Marketing in an Interactive World: The Evolving Nature of Communication Processes Using Social Media

Marketing in an Interactive World: The Evolving Nature of Communication Processes Using Social Media

Sheila Sasser (Eastern Michigan University, USA), Mark Kilgour (University of Waikato, New Zealand) and Linda D. Hollebeek (University of Waikato, New Zealand)
DOI: 10.4018/978-1-4666-8614-4.ch093
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Abstract

The focus of this chapter is to address emerging trends, opportunities, and key challenges facing managers in their communication processes in an increasingly interactive social media environment. A review of the current social media literature and two qualitative research studies provide insights into the changing nature of the communications process in social media, as opposed to more traditional, communications environments. These insights are drawn together to provide a number of managerial implications for social media marketers.
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Introduction

Kaplan and Haenlein (2010) define social media as “a group of Internet-based applications that build on the ideological and technological foundations of Web 2.0, and which allow the creation and exchange of user-generated content” (p. 61). This includes a range of social media tools such as Facebook, YouTube, Twitter, LinkedIn and blogs. Specifically, social media are developing into an increasingly pervasive tool within the evolving media environment. To illustrate, in April 2012, Facebook.com was reported to have 901 million users worldwide (Wasserman, 2012), with the average friend count being 190 (Facebook, 2012). Further, American users spend, on average, 421 minutes on Facebook each month (Parr, 2010). Based on these developments, organizations are rushing to engage and try to leverage this immense global audience to achieve their marketing objectives (Ayanso et al., 2010).

Based on the observed trends, Mangold and Faulds (2009) refer to social media as a new hybrid element in the promotional communications mix; which has traditionally included advertising, personal selling, sales promotion and public relations. Specifically, the authors posit that the use of social media as a promotional tool differs from the use of the more traditional elements in that it has enabled the undertaking of many-to-many and/or consumer-to-consumer communications about products, services and organizations (Kaplan and Haenlein, 2010). Consequently, the level of consumer bargaining power in the marketplace has been reported to have increased significantly (Kucuk and Krishnamurthy, 2007).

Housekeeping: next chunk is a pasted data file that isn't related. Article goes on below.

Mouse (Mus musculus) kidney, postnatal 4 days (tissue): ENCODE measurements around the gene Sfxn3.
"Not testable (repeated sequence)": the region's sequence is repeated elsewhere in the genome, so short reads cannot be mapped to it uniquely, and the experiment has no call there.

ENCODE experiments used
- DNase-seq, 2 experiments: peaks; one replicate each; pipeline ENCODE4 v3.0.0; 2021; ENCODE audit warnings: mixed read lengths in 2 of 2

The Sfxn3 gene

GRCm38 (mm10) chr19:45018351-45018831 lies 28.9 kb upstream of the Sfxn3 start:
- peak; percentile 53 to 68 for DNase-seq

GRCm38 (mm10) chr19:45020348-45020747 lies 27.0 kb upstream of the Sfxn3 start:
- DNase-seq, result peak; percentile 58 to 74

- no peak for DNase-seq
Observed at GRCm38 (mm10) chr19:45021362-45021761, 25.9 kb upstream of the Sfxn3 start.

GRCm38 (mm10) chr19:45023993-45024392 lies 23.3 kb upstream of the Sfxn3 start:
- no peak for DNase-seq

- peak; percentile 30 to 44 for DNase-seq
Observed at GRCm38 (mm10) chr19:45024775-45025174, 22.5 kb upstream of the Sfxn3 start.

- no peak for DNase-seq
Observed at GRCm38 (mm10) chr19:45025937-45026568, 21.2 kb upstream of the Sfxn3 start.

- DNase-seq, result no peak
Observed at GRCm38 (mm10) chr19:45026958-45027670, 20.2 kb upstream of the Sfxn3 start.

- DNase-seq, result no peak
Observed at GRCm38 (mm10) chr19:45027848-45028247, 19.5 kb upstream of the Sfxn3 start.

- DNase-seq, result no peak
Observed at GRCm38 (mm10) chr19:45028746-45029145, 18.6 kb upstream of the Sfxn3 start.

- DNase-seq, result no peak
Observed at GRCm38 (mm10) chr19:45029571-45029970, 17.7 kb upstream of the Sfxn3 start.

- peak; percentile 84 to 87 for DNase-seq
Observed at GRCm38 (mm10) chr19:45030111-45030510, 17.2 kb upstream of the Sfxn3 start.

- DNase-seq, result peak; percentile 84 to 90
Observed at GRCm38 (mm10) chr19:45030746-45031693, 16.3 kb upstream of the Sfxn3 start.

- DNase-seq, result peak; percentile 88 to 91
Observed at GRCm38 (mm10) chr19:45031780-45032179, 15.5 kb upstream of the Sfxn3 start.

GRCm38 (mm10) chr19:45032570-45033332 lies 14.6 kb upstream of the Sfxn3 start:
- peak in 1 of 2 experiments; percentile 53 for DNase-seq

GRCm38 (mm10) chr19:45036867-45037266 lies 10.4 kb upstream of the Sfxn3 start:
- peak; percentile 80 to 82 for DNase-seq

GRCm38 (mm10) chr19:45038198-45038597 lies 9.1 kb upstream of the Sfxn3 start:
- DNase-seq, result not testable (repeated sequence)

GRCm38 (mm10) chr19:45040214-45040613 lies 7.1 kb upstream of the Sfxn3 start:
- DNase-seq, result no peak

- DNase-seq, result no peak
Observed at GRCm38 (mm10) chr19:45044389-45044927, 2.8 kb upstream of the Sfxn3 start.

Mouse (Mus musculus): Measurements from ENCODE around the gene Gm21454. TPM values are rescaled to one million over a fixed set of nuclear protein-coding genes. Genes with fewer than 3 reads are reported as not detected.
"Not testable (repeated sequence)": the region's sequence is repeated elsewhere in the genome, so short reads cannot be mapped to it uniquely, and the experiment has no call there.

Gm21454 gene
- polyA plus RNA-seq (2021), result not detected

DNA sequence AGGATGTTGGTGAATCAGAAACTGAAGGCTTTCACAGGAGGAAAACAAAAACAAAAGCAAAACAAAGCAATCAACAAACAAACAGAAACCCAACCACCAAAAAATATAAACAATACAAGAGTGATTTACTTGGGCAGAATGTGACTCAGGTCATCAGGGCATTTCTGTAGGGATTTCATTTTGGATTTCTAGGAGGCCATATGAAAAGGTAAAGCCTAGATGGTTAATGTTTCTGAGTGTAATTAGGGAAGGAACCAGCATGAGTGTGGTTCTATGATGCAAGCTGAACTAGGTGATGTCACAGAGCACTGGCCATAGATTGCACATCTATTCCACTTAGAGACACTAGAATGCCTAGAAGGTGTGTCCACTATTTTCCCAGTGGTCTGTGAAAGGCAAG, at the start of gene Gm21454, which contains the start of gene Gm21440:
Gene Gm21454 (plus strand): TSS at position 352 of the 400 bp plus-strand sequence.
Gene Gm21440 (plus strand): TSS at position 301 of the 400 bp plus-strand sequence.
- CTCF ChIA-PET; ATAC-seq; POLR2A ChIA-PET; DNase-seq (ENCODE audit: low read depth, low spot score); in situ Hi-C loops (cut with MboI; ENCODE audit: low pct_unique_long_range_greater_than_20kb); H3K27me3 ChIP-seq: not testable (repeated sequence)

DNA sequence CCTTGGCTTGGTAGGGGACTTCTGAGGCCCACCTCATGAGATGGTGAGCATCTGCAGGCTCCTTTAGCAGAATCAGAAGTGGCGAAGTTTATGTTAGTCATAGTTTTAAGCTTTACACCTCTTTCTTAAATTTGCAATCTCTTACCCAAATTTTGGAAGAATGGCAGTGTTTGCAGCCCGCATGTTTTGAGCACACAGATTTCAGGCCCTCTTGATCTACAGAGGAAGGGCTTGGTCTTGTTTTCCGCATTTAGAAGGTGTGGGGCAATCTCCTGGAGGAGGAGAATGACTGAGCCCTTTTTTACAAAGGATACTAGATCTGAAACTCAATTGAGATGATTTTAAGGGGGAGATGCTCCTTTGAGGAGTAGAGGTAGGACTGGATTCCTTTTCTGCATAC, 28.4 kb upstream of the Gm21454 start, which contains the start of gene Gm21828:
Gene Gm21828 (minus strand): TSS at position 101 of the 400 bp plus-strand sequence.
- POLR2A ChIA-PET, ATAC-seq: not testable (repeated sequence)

Further, Mangold and Faulds (2009) assert that while social media reflect specific characteristics of traditional media (e.g., facilitating company communications with (prospective) customers); it also exhibits non-traditional characteristics (e.g., enabling consumers to communicate directly with each other); thus resulting in a reduced level of managerial or company control over specific brand, product, and organization-related communications.

Despite the substantial changes that social media represent to organizational communication processes and the dramatic global surge in social media usage, scholarly investigation into this area has been limited to date (Calladine, 2012; Mangold and Faulds, 2009). Consequently, this nascent state of research has engendered a lack of understanding of the distinctive nature of, and key developments within, the field of social media and the associated consumer behavior-based trends and dynamics (Kaplan and Haenlein, 2010). In order to capitalize on social media opportunities, corporations need to understand the nature of key developments within this rapidly changing new media landscape, and use this knowledge to inform and plan their strategic activities.

By addressing specific ways in which social media is changing the consumer communication process, this chapter purports to enhance scholarly and managerial understanding in this emerging area. A review of key literature within the academic field informed the undertaking of two qualitative research studies based on focus group and questionnaire methodology, respectively. The key findings provide insights into the changing nature of the social media-based communications process, relative to more traditional communicative forms. These insights, consequently, spawn the development of a conceptual model addressing the communication model, which takes into account key managerial considerations for planning focal social media-based communication and promotional strategies.

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